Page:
As the disease progresses, the liver is damaged and the person concerned dies. Disturbances in the heart rhythm also occur and those affected can suffer from heart failure. In many cases, the storage disease also leads to psychological complaints and developmental disorders. The disease can lead to severe disorders, especially in children.
The treatment of storage disease always depends on the underlying disease. There are no particular complications. However, if the organs have already been damaged, transplants or surgical interventions may be necessary. The life expectancy of the person affected may be significantly reduced.
A storage disease should always be examined and treated by a doctor. Since such an illness does not self-heal, a doctor must be consulted. Only with proper medical treatment can further complications be prevented. In most cases, the patient will need lifelong treatment for storage disease.
A doctor should be consulted if there are problems with the internal organs. In most cases the patient's blood values deviate from the normal values. This can also affect the heart, and in the worst case it can also lead to complete insufficiency, which leads to death. In many cases, hair loss can indicate a storage disease, with children in particular suffering from developmental disorders or even spasticity. If these symptoms occur, a doctor must be consulted in any case.
A storage disease can be recognized by a general practitioner. The further treatment itself then depends on the exact symptoms and their severity and is carried out by a specialist.
The therapy depends on the underlying disease. Hereditary hemochromatosis, for example, is treated with bloodletting therapy. Instead of bloodletting, blood donation can also be carried out regularly. Alternatively, the drug deferoxamine is used. An iron-poor diet can also have a positive effect on the course of the disease. If detected in time, patients with hemochromatosis have a normal life expectancy.
Amyloidoses are treated with diuretics, ACE inhibitors, CSE inhibitors and amiodarone. Patients may also need dialysis. It may also be necessary to use a pacemaker. In the case of lipidoses, causal therapy is often not possible. Depending on the form, the patients die in childhood.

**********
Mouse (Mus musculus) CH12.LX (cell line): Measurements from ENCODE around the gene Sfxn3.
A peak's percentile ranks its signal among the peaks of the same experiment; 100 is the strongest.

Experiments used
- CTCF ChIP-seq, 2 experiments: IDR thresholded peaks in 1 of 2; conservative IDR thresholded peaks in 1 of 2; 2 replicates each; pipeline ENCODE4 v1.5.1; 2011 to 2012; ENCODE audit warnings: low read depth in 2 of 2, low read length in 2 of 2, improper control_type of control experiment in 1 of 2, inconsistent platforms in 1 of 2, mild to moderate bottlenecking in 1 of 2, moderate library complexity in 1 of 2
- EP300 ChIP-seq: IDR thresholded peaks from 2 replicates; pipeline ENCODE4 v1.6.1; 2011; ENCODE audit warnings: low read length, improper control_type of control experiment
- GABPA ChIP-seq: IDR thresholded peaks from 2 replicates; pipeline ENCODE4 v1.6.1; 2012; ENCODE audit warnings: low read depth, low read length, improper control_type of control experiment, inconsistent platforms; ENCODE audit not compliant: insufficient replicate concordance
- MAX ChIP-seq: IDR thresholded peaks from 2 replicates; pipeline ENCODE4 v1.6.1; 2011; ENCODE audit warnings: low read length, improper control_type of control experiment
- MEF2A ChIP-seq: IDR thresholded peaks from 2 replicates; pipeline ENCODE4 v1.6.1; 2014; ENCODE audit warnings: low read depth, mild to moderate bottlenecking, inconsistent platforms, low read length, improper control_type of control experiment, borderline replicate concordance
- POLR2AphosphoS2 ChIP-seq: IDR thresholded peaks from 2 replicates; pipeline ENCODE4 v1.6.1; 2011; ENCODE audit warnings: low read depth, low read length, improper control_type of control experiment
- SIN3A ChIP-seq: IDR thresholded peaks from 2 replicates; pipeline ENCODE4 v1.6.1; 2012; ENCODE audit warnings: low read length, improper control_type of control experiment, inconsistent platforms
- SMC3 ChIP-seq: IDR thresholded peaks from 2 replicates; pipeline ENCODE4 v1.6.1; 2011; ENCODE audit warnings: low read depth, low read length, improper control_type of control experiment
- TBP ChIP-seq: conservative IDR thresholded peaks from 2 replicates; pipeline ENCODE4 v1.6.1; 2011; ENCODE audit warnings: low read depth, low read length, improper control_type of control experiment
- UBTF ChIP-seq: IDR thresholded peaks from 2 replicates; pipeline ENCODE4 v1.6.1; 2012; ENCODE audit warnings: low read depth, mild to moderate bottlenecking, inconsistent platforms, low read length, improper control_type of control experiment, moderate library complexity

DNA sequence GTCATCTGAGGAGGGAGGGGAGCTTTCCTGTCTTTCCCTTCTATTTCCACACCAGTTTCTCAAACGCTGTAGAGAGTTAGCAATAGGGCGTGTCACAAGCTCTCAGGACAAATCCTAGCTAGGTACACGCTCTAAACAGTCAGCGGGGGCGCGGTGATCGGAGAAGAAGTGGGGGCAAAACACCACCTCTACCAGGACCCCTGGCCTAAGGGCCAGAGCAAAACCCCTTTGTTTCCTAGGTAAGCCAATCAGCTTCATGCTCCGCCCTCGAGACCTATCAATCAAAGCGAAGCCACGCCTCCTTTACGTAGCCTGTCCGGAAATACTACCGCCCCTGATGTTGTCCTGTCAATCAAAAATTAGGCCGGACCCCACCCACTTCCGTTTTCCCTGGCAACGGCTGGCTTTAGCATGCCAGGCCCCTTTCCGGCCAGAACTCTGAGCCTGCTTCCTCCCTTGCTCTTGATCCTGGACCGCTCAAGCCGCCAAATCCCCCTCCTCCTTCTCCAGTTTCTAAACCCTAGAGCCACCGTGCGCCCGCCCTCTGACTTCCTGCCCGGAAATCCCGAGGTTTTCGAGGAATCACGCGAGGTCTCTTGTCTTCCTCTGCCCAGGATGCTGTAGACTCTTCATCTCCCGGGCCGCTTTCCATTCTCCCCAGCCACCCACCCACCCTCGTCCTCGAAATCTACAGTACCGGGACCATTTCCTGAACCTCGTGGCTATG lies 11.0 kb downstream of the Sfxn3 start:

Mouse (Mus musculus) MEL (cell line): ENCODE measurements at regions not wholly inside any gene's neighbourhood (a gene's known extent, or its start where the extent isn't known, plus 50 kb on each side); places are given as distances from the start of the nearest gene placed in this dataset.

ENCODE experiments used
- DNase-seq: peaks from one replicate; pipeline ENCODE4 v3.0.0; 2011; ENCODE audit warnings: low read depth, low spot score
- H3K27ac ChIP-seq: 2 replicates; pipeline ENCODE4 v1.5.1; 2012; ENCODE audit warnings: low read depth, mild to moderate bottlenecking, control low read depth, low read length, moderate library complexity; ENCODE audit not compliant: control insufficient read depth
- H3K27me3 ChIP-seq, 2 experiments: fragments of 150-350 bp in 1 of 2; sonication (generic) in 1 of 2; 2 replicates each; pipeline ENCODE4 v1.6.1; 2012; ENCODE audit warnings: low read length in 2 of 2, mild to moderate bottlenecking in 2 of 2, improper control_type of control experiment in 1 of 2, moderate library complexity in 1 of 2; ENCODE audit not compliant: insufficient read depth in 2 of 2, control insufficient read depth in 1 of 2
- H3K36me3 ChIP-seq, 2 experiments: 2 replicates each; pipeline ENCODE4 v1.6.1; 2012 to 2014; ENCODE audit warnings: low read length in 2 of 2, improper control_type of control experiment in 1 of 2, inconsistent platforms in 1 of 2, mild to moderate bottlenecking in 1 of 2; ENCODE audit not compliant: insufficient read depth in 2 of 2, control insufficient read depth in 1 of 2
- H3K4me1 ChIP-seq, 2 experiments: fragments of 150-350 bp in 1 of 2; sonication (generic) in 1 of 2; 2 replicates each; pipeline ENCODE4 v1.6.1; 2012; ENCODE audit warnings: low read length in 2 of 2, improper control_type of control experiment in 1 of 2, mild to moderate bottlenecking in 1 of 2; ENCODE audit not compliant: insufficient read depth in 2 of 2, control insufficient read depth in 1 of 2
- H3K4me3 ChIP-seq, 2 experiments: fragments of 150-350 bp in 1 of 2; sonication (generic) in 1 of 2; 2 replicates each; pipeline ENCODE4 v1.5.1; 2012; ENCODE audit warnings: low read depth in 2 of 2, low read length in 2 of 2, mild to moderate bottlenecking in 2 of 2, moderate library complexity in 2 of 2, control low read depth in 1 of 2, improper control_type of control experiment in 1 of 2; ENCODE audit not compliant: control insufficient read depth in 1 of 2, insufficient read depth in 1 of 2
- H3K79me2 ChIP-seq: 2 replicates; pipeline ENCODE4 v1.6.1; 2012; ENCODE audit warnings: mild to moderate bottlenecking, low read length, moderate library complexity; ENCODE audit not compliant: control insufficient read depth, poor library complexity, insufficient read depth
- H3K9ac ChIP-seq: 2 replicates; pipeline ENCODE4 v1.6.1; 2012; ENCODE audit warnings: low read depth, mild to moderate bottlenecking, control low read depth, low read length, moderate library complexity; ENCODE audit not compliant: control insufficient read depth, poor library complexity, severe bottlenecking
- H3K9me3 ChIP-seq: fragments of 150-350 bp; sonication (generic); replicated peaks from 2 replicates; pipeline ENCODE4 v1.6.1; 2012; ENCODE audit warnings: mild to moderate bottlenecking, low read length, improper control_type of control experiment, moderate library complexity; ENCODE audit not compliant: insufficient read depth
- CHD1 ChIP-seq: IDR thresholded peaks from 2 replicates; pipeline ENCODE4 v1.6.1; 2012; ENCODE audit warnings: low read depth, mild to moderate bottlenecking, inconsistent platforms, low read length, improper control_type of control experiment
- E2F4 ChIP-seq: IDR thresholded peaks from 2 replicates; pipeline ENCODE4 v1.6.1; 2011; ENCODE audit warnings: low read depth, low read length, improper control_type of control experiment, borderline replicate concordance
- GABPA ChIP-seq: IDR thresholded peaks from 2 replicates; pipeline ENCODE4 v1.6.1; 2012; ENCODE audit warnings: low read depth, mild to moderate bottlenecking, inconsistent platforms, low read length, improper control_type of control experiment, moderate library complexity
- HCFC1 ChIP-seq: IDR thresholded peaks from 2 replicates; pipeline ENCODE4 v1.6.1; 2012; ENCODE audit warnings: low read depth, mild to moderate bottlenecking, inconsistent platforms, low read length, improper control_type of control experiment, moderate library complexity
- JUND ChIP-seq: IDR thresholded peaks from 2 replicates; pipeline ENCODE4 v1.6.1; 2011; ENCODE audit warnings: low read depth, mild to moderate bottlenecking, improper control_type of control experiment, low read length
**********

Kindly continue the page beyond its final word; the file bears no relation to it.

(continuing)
Symptomatic therapy aims to prevent the absorption and accumulation of fats and cholesterols. Statins are used for this, for example. With many storage diseases it is important that therapy is started before the onset of the first symptoms. The course of the disease can often be positively influenced in this way. Very few storage diseases are curable.
Since most storage diseases are inherited, prevention is not possible. Only the acquired hemosiderosis can be prevented through controlled transfusions and a balanced supply of iron.
In most cases, the options for direct follow-up care for a storage disease are limited. In many cases the disease itself cannot be treated causally, as it is very often a genetic disease. Therefore, the person affected should ideally see a doctor very early.
If you want to have children, a genetic examination and counseling should first be carried out in order to prevent the recurrence of the storage disease. It cannot heal independently either, so that the person affected should contact a doctor at the first symptoms and signs of this disease. In most cases, this disease can be relieved relatively well by taking various medications.
Regular consumption and the prescribed dosage must always be observed in order to limit the symptoms properly. A doctor should always be consulted first if you have any questions or if you have any side effects. Regular controls and examinations are also very important in order to regularly check the current status of the storage disease. If the storage disorder is treated, the life expectancy of the patient is usually not reduced.
Any situation of overload or physical strain must be avoided in everyday life. At the first signs of excessive demands, the person concerned needs rest and protection. Taking regular breaks helps to prevent any discomfort. The disease represents a challenge for the organism in coping with it.
As part of self-help, everything should therefore be done to build up situations of relief. Stressors are to be avoided and emotional stability is important. Both of these help to reduce cardiac rhythm disturbances to a minimum. At the same time, the pressure on organs or functions of the organism decreases. Relaxation techniques such as yoga or meditation help to create inner stability.
If the disease progresses unfavorably, the life expectancy of the person affected is reduced. Therefore, the person concerned should inform himself sufficiently in advance about the possible developments and take any precautions. This leads to mental states of overload being reduced under certain circumstances.
The diet should be checked and, if necessary, optimized. The intake of fats and cholesterol should be avoided, as these lead to an increase in symptoms. Eating a healthy and balanced diet will help alleviate the health problems. In addition, sufficient exercise in fresh air is also beneficial for stabilizing the body's defense system.